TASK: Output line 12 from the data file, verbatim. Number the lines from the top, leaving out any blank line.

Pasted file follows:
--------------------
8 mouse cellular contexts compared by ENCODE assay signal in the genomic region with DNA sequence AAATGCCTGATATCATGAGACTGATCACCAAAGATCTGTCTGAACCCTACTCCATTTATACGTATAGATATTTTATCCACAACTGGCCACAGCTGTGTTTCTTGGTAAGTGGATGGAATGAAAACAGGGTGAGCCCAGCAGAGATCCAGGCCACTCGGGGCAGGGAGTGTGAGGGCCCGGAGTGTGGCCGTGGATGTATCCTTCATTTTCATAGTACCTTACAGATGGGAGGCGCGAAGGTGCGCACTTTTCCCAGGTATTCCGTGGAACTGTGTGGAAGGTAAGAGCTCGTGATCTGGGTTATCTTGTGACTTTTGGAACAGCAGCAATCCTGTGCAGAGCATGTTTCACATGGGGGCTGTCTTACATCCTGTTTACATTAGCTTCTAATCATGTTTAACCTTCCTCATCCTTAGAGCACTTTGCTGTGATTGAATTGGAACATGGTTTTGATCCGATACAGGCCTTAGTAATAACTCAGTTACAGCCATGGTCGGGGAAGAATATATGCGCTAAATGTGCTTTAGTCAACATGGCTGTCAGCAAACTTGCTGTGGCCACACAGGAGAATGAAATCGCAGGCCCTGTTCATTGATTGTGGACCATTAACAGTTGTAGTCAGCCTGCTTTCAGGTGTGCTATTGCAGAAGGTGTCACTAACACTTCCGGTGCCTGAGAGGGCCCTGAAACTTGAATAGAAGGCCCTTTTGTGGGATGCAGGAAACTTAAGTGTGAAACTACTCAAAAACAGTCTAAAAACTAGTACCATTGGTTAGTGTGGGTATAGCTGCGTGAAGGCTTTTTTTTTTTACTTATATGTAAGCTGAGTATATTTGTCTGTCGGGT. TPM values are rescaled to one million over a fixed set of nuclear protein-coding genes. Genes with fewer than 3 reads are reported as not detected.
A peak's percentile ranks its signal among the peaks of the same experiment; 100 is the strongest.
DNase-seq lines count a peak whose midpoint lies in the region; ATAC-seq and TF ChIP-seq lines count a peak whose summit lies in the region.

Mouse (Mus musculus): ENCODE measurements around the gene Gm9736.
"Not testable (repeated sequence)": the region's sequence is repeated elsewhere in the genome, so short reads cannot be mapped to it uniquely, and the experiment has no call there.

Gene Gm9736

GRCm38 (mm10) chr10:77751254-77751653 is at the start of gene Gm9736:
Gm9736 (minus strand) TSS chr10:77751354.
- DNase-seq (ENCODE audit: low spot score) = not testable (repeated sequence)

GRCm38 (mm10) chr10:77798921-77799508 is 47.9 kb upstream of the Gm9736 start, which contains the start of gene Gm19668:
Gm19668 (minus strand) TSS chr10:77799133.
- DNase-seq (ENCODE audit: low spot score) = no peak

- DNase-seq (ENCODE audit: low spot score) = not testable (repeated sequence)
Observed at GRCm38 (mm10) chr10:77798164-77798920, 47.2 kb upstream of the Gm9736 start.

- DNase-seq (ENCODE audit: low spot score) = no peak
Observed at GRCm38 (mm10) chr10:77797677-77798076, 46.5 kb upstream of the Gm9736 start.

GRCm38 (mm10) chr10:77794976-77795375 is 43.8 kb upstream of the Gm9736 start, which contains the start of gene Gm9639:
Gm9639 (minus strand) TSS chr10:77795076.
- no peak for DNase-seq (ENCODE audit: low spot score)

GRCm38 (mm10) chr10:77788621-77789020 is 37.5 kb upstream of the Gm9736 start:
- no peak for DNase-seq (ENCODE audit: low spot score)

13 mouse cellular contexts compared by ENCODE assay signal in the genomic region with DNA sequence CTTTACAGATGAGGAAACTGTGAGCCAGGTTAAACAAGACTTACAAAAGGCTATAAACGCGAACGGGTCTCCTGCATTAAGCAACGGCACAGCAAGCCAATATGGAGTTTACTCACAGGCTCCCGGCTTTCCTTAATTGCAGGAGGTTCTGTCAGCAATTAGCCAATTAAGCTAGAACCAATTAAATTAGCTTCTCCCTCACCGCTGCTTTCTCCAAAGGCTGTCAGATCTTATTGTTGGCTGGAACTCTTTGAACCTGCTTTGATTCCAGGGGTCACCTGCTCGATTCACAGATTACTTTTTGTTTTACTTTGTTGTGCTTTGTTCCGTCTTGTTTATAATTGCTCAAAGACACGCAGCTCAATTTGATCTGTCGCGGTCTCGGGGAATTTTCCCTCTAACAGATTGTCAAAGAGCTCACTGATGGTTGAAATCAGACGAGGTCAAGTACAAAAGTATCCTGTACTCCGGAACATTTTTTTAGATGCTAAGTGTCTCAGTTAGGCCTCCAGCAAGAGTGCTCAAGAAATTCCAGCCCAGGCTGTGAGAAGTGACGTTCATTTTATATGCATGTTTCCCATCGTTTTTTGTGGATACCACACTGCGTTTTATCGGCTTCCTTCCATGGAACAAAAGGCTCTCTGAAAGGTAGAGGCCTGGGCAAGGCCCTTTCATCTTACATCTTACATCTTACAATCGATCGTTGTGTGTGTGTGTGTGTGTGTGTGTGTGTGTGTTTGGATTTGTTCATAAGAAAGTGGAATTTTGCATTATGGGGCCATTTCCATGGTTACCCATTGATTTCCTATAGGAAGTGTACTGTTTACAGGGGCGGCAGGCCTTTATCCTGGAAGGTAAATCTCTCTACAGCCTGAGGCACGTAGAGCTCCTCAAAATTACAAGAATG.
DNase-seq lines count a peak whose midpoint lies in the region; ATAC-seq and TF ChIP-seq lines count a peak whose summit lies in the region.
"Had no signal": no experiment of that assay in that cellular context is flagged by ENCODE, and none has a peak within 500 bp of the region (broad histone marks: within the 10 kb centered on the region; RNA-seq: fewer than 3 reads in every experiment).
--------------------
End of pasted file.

- DNase-seq (ENCODE audit: low spot score) = no peak